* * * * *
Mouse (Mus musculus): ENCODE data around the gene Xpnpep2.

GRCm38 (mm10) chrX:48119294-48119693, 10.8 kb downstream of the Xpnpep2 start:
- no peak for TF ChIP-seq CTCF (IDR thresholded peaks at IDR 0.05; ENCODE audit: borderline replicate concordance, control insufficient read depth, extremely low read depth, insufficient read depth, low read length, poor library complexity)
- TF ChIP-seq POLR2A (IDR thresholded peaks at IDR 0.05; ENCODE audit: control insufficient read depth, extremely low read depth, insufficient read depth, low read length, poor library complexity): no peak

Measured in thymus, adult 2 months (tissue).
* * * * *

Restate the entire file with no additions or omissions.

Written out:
Mouse (Mus musculus): ENCODE data around the gene Xpnpep2.

GRCm38 (mm10) chrX:48119294-48119693, 10.8 kb downstream of the Xpnpep2 start:
- no peak for TF ChIP-seq CTCF (IDR thresholded peaks at IDR 0.05; ENCODE audit: borderline replicate concordance, control insufficient read depth, extremely low read depth, insufficient read depth, low read length, poor library complexity)
- TF ChIP-seq POLR2A (IDR thresholded peaks at IDR 0.05; ENCODE audit: control insufficient read depth, extremely low read depth, insufficient read depth, low read length, poor library complexity): no peak

Measured in thymus, adult 2 months (tissue).